Posts Tagged ‘string’

string distances

August 17, 2016 Leave a comment

See the Jellyfish project: “Jellyfish is a python library for doing approximate and phonetic matching of strings“.

Jellyfish implements the following algorithms: Levenshtein Distance, Damerau-Levenshtein Distance, Jaro Distance, Jaro-Winkler Distance, Match Rating Approach Comparison, Hamming Distance.

See the project page for more info.

Categories: python Tags: ,

New string formatting syntax

April 4, 2011 2 comments

I’m still using Python 2.6 but I think it’d be a good idea to start using the new string formatting syntax that was introduced in Python 3. Since it was backported to the 2.6 version, we can start using it right away.

Learn more:

This post is rather a reminder for me that I should read more about this topic. Later, I’ll add some examples too.

Update (20110704)

I asked a question about string formatting on python-list and got lots of useful answers. Here I’d make a short summary.

Old style, but still supported:

"the %s is %s" % ('sky', 'blue')

New style #1:

"the {0} is {1}".format('sky', 'blue')

New style #2, from Python 2.7+:

"the {} is {}".format('sky', 'blue')

New style #3, very useful for long string formattings:

"the {what} is {color}".format(what='sky', color='blue')

In new codes, I stopped using the old style. I use new style #1 and #3.

Related posts

Categories: python Tags: ,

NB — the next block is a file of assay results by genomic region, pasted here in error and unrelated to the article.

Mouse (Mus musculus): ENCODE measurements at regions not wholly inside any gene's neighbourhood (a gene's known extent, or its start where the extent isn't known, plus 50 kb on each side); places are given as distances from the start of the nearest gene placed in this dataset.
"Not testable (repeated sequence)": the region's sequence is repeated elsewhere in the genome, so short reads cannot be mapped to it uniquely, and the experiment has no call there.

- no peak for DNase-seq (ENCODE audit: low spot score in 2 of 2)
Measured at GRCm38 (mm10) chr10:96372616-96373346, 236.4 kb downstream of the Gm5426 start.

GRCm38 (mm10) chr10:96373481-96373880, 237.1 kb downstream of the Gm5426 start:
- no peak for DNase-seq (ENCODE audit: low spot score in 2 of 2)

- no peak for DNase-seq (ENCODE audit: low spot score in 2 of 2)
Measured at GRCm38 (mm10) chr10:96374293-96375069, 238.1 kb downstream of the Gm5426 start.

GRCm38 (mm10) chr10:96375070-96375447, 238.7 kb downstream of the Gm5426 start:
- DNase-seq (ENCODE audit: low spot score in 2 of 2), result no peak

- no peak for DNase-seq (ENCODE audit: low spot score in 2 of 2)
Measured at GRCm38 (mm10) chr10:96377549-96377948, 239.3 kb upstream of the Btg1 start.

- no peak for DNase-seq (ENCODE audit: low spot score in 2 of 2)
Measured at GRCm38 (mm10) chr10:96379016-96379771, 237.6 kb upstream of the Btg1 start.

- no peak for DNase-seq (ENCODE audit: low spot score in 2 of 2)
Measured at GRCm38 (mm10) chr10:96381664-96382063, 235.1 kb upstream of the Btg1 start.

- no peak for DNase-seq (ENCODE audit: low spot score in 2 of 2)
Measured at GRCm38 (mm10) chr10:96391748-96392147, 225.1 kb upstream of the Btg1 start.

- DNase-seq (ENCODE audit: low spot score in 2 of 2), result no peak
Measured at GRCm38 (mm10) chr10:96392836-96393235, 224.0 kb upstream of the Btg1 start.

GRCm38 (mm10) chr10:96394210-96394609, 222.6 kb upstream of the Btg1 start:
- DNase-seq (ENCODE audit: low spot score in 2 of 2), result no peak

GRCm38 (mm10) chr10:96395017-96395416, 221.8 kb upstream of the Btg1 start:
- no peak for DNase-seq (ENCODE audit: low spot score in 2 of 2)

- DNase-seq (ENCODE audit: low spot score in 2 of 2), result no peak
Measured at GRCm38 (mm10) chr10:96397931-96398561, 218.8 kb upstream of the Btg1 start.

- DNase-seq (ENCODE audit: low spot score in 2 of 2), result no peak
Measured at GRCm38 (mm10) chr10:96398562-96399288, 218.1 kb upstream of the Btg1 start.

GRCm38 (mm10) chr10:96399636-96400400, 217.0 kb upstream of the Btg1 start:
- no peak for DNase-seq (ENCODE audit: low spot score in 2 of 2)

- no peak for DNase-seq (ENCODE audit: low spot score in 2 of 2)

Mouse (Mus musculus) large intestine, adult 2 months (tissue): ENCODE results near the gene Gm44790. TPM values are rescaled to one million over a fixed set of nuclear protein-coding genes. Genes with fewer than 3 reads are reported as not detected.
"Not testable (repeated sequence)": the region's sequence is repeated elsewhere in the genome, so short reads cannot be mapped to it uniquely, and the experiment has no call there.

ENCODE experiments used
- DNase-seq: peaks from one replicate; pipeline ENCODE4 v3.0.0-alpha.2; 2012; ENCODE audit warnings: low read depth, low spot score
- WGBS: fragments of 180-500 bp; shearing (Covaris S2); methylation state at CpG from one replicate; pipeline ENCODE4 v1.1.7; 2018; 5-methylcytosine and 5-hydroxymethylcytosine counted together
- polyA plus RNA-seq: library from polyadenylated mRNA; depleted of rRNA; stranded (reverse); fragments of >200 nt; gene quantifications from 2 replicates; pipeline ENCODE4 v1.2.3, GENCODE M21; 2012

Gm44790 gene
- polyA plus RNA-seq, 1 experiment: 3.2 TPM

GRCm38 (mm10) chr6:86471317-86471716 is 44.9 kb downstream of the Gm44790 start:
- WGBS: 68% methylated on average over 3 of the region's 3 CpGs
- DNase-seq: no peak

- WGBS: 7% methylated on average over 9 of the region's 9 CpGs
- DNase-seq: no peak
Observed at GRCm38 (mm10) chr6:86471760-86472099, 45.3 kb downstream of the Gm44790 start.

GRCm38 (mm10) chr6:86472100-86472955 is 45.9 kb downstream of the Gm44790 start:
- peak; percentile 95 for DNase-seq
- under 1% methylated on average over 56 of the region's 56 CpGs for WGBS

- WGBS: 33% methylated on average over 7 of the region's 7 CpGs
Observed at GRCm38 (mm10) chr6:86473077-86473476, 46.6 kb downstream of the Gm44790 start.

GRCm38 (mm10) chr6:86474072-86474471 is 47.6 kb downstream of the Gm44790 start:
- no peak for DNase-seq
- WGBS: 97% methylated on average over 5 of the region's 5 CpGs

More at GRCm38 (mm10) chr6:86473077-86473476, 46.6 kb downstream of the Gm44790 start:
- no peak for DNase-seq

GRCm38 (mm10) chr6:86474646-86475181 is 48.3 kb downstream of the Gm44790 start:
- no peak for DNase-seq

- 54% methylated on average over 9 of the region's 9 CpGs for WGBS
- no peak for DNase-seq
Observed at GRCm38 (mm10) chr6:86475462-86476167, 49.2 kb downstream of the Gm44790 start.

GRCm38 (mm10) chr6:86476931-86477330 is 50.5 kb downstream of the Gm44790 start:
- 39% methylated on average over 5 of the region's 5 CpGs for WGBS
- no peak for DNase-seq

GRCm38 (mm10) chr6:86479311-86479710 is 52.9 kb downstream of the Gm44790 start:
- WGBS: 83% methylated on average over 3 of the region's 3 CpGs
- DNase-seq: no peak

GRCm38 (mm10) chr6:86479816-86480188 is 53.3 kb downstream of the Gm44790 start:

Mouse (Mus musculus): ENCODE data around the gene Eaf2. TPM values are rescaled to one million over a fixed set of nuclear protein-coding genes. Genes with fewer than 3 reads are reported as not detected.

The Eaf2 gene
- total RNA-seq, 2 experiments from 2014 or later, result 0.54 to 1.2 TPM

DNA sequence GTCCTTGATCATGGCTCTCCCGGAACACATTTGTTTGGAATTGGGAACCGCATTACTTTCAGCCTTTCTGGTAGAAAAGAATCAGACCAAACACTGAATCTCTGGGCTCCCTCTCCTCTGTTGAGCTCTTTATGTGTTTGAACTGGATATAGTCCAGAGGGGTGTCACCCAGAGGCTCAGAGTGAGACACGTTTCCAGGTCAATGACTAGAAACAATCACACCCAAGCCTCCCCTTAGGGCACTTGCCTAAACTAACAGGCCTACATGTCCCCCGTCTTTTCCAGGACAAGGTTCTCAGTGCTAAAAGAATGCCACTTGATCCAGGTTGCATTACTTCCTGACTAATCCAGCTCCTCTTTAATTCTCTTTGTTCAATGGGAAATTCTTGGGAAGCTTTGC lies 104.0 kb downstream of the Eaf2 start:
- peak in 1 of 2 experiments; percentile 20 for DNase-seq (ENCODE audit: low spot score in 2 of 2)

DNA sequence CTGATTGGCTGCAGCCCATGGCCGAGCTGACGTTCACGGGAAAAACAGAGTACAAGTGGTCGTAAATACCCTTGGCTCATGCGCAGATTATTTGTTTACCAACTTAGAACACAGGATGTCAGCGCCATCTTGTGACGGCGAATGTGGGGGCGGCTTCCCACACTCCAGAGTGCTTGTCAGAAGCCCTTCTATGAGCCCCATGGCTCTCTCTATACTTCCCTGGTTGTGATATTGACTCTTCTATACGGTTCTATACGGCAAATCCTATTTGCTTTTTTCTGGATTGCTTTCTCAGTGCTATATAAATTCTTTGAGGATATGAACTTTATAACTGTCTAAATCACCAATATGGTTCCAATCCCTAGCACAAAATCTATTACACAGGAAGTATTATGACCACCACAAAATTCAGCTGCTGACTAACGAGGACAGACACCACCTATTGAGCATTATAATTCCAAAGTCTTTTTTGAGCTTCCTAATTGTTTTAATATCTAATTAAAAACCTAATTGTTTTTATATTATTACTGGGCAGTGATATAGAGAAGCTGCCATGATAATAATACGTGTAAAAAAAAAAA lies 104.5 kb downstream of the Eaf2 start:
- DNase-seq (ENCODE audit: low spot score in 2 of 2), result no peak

StringBuilder functionality in Python

September 27, 2010 Leave a comment


You need to concatenate lots of string elements. Under Java we use a StringBuilder for this, but how to do that in Python?

Solution #1

Use a list, and join the elements of the list at the end. This is much more efficient than concatenating strings since strings are immutable objects, thus if you concatenate a string with another, the result is a NEW string object (the problem is the same with Java strings).


def g():
    sb = []
    for i in range(30):

    return ''.join(sb)

print g()   # abcdefgabcdefgabcdefgabcdefgab

Solution #2 (update 20120110)

Use a StringIO object and print to it. In short:

from cStringIO import StringIO

out = StringIO()
print >>out, 'arbitrary text'    # 'out' behaves like a file
return out.getvalue()

Reverse a string

September 23, 2010 Leave a comment

Exercise #1: Take a string and reverse its characters. For instance “ab12” => “21ba”.


#!/usr/bin/env python

s = 'Python adventures'
print s         # Python adventures
print s[::-1]   # serutnevda nohtyP

Slice notation has the form [start:stop:step]. By default, start is at the beginning of a sequence, stop is at the end, and step is 1. So the slice [::-1] returns the full sequence in reverse order.

Exercise #2: Decide if a word is a palindrome.


#!/usr/bin/env python

def is_palindrome(str):
    return str == str[::-1]

print is_palindrome('1367631')      # True
print is_palindrome('Python')       # False
Categories: python Tags: , , ,